Friel’s presentation of the demise of Ireland differs in responsibility and blame, but can be similar in reasons for the demise.
However, even common themes have minor differences when examined in form, structure and language. Friel examples his views on why Ireland fell to the English in the respective time periods of both plays via the characters.For example, in Making History, Friel blasts O’Neill’s ineptitude, with Jimmy Jack praised in Translations: “Harry: A letter from the Lord Deputy- / O’Neill: They really transform the room” O’Neill is more concerned with Spanish broom than matters with the English, symbolising how he is focused on nurturing Spain as opposed to his own people. This astounding care for appearance of the room also symbolises his preference to further his own status, exampled by his “dilemma”.Contextually, the Spanish were enemies of the protestant English during the 16th Century, and thus Friel is communicating the ineptitude of O’Neill, who was more concerned about himself, as well as relations with Spain than his own people and struggle. This is emphasised by O’Neill cutting off Harry in mid-sentence, showing the sheer nonchalance of his ineptitude.In stark contrast, Friel praises Jimmy Jack, with the opening text referring to him as the “Infant Prodigy”, highlighting the intellectual prowess of one who later states: “And the word exogamein means to marry outside the tribe. And you don’t cross these borders casually – both sides get very angry” Firstly, the use of the Greek “exogamein” highlights his sophistication and gives credence to Jimmy.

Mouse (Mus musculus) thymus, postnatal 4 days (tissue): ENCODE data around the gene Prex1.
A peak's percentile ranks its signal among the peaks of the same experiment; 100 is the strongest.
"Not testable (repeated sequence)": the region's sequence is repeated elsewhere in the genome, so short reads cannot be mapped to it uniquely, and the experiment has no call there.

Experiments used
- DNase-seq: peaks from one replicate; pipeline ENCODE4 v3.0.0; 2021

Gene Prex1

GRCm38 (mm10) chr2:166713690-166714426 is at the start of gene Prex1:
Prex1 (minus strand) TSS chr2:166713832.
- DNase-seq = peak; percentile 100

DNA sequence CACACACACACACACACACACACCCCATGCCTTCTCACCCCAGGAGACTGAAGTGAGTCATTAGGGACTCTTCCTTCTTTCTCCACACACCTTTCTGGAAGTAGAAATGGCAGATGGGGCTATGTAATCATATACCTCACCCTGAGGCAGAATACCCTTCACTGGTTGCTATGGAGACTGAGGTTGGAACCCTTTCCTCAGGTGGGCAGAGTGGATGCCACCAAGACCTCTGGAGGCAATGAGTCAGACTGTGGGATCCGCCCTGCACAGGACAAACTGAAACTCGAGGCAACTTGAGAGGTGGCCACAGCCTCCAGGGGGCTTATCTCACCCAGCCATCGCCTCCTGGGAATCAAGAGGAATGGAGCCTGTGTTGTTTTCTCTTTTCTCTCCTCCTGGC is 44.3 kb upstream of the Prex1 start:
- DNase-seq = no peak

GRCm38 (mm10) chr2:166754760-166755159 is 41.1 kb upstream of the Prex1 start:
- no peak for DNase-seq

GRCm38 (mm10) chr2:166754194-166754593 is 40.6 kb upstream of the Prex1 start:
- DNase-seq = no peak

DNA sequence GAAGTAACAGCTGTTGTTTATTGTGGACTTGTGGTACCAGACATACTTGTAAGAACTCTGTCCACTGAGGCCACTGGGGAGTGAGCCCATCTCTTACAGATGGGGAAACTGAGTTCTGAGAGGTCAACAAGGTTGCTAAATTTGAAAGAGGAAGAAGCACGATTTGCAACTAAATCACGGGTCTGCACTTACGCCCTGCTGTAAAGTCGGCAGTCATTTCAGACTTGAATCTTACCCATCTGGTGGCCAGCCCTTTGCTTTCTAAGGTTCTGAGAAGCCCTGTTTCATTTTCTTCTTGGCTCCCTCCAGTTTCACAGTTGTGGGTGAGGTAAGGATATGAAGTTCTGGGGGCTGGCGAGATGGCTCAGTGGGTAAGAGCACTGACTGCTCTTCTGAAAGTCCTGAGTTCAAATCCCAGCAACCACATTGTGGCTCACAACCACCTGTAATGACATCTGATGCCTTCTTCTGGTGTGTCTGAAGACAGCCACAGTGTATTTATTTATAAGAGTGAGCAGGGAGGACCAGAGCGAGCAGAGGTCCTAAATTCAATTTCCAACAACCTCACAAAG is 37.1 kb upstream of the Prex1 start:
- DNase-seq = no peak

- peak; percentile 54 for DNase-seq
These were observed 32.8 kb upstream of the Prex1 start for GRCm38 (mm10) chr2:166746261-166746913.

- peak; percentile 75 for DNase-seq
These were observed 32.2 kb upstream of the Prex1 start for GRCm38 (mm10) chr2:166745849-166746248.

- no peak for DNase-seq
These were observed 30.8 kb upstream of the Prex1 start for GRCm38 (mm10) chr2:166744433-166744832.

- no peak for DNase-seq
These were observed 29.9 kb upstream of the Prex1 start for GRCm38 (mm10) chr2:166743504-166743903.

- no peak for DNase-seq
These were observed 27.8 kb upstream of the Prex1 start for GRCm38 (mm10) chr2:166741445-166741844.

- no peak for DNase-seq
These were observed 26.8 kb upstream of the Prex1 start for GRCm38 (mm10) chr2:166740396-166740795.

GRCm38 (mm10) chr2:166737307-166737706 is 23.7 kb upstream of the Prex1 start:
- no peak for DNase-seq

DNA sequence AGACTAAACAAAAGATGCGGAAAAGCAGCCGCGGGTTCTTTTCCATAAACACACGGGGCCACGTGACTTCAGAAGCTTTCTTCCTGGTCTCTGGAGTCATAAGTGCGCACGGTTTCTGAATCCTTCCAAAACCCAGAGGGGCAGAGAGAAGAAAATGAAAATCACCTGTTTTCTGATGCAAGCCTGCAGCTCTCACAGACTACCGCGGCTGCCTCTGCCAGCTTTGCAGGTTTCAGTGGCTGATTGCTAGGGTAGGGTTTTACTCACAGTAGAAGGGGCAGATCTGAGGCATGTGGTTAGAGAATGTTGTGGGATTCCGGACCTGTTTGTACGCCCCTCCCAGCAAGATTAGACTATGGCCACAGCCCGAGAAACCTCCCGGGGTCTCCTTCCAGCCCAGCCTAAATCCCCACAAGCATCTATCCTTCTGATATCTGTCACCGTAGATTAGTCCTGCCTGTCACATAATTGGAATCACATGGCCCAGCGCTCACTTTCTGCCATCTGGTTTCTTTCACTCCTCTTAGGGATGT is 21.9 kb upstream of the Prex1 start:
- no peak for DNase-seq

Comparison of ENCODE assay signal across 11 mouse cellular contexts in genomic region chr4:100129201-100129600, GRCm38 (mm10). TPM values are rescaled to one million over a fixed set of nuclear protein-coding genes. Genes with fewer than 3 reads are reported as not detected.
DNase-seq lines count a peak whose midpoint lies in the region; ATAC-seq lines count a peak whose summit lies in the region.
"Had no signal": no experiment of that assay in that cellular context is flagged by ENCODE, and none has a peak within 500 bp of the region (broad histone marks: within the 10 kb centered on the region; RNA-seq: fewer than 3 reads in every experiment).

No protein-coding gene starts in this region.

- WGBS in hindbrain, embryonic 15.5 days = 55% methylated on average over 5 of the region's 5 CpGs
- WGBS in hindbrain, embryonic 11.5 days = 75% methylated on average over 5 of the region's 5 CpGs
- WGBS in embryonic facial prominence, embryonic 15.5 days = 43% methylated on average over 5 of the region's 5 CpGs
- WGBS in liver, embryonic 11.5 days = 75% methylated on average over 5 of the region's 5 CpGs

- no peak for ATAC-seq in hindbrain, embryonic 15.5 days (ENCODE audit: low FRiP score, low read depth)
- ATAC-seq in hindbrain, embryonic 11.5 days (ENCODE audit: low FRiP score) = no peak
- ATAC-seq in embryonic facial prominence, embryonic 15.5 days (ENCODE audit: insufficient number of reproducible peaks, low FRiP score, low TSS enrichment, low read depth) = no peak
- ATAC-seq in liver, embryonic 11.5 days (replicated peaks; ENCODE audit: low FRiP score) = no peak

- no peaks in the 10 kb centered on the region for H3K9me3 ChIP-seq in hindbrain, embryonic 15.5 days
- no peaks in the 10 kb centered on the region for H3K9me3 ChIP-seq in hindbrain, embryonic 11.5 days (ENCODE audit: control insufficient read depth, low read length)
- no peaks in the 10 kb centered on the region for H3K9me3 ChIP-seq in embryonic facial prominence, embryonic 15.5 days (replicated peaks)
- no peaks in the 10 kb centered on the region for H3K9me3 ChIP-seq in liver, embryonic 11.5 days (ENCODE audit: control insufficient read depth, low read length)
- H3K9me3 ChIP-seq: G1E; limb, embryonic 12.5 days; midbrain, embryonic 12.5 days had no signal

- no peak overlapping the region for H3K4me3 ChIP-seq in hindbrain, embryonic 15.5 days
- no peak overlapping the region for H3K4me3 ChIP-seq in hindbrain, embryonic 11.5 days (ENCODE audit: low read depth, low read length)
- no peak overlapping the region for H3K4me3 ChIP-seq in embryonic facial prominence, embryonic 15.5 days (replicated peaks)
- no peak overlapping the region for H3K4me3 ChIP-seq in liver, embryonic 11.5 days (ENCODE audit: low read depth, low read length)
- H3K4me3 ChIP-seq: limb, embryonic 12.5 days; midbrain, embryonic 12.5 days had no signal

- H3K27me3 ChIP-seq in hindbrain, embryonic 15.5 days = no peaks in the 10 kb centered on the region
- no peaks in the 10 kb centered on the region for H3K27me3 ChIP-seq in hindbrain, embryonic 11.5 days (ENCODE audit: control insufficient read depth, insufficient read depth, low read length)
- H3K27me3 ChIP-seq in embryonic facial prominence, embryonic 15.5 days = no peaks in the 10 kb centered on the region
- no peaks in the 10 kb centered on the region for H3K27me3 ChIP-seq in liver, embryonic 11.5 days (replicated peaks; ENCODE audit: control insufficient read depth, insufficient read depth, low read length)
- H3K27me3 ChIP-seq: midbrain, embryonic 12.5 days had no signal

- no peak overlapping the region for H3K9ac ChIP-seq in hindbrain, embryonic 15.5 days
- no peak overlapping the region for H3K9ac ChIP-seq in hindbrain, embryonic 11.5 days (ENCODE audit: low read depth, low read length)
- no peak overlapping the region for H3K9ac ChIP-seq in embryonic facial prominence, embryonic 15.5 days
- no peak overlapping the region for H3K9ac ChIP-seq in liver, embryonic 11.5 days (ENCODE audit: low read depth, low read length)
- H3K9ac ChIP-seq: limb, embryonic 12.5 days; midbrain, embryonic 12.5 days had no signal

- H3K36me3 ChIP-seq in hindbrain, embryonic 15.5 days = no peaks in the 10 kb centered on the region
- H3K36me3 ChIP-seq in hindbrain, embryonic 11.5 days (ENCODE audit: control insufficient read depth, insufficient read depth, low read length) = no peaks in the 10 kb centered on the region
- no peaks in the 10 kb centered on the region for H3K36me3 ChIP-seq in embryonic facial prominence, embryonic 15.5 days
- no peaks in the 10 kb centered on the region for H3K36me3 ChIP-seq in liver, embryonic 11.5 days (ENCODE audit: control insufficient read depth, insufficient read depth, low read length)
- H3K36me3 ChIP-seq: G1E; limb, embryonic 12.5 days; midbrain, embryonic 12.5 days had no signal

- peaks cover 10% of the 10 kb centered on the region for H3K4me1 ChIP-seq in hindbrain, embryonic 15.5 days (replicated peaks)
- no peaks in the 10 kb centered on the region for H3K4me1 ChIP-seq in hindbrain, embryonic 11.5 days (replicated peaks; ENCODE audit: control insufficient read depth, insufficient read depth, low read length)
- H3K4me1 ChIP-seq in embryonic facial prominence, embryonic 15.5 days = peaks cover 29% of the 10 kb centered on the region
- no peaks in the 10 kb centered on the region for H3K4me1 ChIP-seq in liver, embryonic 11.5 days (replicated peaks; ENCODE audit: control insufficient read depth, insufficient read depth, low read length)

Secondly, the idea of “tribes” is ironic as it references how Ireland used to be.Crossing the borders is portrayed not as betrayal, as “both sides get very angry” suggests it is taboo for the receiving end, therefore being desertion not of just your society but individual heritage. The emphasis on Jimmy’s intellectuality examples Friel’s approval, and there is even parallelism with Making History: the idea of crossing “casually” can be seen as a direct criticism of O’Neill and how he is more concerned with appearance and relations with Catholic Spain, than the plight of Ireland.Overall, Friel uses characters to present the demise in both plays, but highlights the intellectual prowess of Jimmy, and farcicality of O’Neill, to present the demise of Ireland as more the fault of the Irish leaders in Making History, whilst praising the Irish in Translations.
Friel uses the concept of history differently in the plays. In Translations history is used to reference a dream world in which cultures can co-exist. In Making History, history emphasises heroism, or ironically the lack of.
For example, Hugh says: “it was the goddess’s aim and cherished hope that here should be the capital of all nations – should the fates perchance allow that” the lexical field of supernaturalism is employed by Friel to imply that such a “capital of all nations” is beyond reality, and this use of religion in bringing people together is similar to Catholicism bringing Ireland and Spain together in Making History, suggesting that a lack of a unified European religion is to blame for Ireland’s downfall in both instances. The caesura puts emphasis on “should the fates perchance” with “perchance” communicating rarity.However, Making History blames individual heroism in Making History, with O’Neill stating: “That’s why the great O’Neill is here – at rest – here – in Rome. Because we ran away” repetition of “here” in reference to Rome, the home of the Vatican, aided by caesuras and the sentence ending with Rome, emphasises how Ireland has been deserted by Catholicism, contextually aided by the treaty between England and Spain. Sarcasm is used in “great O’Neill” to mock the concept of his heroism being thrown forward by Lombard to be historical.The words coming directly from O’Neill emphasises this. Furthermore, there is a structural similarity in that both of these historically-minded quotes feature at the end of their respective plays, finality emphasising Friel’s suggestions, as well as symbolising the prior events being a reflection of history. Overall, in Translations, that reflection is geared on the failure of cultural co-existence, whereas in Making History, the concept of individual heroism.